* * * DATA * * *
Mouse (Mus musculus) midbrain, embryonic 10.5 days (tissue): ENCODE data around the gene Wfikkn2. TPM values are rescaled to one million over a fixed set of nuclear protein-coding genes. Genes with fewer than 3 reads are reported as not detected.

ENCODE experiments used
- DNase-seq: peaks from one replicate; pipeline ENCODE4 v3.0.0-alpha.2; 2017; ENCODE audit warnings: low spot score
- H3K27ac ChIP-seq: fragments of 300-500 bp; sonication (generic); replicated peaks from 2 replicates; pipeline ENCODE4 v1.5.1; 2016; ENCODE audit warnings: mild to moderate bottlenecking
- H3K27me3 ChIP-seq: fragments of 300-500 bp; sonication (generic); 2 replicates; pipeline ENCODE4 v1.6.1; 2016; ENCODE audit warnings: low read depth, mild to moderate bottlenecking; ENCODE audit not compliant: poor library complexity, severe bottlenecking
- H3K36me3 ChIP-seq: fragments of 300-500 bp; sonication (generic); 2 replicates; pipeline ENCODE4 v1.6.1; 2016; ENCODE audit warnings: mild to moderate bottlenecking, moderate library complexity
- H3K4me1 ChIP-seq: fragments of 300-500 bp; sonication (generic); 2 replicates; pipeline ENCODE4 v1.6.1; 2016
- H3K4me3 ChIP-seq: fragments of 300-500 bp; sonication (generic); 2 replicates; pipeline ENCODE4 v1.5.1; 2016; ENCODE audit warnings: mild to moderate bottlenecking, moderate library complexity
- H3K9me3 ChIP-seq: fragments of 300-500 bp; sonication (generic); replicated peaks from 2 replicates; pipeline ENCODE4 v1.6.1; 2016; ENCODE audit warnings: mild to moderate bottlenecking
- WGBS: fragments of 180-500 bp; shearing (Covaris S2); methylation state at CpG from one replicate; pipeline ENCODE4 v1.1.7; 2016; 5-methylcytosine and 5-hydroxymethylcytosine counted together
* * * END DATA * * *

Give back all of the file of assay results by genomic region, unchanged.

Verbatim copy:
Mouse (Mus musculus) midbrain, embryonic 10.5 days (tissue): ENCODE data around the gene Wfikkn2. TPM values are rescaled to one million over a fixed set of nuclear protein-coding genes. Genes with fewer than 3 reads are reported as not detected.

ENCODE experiments used
- DNase-seq: peaks from one replicate; pipeline ENCODE4 v3.0.0-alpha.2; 2017; ENCODE audit warnings: low spot score
- H3K27ac ChIP-seq: fragments of 300-500 bp; sonication (generic); replicated peaks from 2 replicates; pipeline ENCODE4 v1.5.1; 2016; ENCODE audit warnings: mild to moderate bottlenecking
- H3K27me3 ChIP-seq: fragments of 300-500 bp; sonication (generic); 2 replicates; pipeline ENCODE4 v1.6.1; 2016; ENCODE audit warnings: low read depth, mild to moderate bottlenecking; ENCODE audit not compliant: poor library complexity, severe bottlenecking
- H3K36me3 ChIP-seq: fragments of 300-500 bp; sonication (generic); 2 replicates; pipeline ENCODE4 v1.6.1; 2016; ENCODE audit warnings: mild to moderate bottlenecking, moderate library complexity
- H3K4me1 ChIP-seq: fragments of 300-500 bp; sonication (generic); 2 replicates; pipeline ENCODE4 v1.6.1; 2016
- H3K4me3 ChIP-seq: fragments of 300-500 bp; sonication (generic); 2 replicates; pipeline ENCODE4 v1.5.1; 2016; ENCODE audit warnings: mild to moderate bottlenecking, moderate library complexity
- H3K9me3 ChIP-seq: fragments of 300-500 bp; sonication (generic); replicated peaks from 2 replicates; pipeline ENCODE4 v1.6.1; 2016; ENCODE audit warnings: mild to moderate bottlenecking
- WGBS: fragments of 180-500 bp; shearing (Covaris S2); methylation state at CpG from one replicate; pipeline ENCODE4 v1.1.7; 2016; 5-methylcytosine and 5-hydroxymethylcytosine counted together